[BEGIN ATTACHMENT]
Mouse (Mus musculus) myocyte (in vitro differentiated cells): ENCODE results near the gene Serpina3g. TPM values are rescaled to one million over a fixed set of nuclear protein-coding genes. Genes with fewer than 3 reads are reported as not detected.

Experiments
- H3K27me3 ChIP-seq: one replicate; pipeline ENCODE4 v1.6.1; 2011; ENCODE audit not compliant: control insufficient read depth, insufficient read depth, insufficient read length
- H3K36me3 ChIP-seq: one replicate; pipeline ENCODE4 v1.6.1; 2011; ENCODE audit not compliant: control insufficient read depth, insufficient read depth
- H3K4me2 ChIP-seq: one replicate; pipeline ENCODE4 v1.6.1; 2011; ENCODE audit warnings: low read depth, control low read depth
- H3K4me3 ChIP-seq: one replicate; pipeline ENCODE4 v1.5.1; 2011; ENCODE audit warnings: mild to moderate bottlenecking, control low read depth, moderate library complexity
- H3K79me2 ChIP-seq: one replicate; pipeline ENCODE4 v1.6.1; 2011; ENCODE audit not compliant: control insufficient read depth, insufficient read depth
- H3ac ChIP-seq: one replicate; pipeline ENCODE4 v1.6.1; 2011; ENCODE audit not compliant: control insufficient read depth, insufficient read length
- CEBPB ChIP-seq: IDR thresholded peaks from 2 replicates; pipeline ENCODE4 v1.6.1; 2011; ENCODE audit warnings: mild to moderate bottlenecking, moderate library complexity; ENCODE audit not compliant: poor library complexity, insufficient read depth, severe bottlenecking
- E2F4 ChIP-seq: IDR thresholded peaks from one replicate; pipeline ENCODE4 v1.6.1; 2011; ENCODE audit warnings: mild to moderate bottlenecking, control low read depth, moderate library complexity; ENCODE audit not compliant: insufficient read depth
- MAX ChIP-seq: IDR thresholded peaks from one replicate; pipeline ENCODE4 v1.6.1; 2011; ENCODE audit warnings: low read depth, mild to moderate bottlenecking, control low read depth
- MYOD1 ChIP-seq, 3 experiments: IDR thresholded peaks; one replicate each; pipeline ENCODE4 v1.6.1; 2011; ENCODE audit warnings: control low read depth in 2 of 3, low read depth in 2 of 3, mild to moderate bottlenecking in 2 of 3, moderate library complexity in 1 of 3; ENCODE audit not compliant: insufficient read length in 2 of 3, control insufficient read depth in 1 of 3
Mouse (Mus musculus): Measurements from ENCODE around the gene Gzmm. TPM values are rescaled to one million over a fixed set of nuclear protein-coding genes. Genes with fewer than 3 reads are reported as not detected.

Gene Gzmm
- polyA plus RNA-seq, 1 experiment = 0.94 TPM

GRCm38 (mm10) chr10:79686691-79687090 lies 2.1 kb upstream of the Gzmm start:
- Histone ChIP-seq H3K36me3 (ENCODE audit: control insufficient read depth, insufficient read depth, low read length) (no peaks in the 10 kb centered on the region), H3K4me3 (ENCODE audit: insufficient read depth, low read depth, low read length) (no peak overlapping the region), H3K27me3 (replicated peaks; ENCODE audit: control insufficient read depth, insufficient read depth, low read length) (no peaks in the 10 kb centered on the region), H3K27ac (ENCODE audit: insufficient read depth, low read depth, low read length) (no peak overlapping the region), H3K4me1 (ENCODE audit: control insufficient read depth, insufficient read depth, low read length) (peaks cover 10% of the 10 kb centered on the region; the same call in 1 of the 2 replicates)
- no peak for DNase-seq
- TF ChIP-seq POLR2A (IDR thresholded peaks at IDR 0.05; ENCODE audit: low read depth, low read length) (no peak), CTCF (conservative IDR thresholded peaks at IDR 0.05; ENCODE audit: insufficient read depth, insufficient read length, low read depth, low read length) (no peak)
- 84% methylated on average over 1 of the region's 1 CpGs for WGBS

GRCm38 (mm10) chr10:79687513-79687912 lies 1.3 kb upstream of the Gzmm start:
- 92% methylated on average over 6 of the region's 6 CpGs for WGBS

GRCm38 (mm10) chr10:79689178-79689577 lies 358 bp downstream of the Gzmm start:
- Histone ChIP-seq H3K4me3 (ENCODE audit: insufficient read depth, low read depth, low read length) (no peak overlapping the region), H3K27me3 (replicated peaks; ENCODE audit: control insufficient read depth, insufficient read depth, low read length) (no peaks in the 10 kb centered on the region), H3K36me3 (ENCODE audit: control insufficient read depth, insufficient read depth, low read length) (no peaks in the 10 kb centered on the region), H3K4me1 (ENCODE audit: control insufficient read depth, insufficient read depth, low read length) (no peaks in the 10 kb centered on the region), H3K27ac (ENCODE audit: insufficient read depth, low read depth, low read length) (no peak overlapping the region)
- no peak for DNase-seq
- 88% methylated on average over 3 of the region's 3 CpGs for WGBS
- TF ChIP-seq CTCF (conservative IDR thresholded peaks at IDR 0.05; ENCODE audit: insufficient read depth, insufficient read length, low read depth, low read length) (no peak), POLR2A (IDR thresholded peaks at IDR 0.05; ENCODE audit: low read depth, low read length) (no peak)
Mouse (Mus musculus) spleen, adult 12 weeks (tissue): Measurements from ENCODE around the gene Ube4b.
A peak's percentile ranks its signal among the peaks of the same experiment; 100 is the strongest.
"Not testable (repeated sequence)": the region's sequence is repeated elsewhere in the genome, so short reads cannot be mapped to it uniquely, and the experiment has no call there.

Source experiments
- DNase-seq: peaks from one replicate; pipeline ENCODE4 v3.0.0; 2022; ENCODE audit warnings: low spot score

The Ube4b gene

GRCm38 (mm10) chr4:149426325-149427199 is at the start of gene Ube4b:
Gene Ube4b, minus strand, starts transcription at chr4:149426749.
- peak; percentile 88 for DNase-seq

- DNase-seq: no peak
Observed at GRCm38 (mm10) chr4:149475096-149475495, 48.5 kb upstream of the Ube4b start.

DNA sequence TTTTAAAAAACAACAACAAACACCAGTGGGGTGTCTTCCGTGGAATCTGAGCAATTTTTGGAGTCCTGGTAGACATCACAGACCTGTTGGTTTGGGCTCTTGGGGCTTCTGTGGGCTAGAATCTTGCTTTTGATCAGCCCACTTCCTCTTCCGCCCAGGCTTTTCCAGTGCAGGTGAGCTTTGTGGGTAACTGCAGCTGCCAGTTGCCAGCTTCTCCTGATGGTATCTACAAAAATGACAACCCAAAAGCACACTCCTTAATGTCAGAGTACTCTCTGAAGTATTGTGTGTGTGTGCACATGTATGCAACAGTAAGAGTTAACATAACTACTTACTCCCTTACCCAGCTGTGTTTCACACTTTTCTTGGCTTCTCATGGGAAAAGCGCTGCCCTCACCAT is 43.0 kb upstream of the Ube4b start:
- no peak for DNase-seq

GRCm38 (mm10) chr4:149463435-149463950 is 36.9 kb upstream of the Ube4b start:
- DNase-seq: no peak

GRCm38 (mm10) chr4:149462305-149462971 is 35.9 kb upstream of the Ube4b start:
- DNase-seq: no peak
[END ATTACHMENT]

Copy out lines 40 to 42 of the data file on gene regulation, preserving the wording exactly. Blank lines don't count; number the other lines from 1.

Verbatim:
- no peak for DNase-seq

GRCm38 (mm10) chr4:149463435-149463950 is 36.9 kb upstream of the Ube4b start:
- DNase-seq: no peak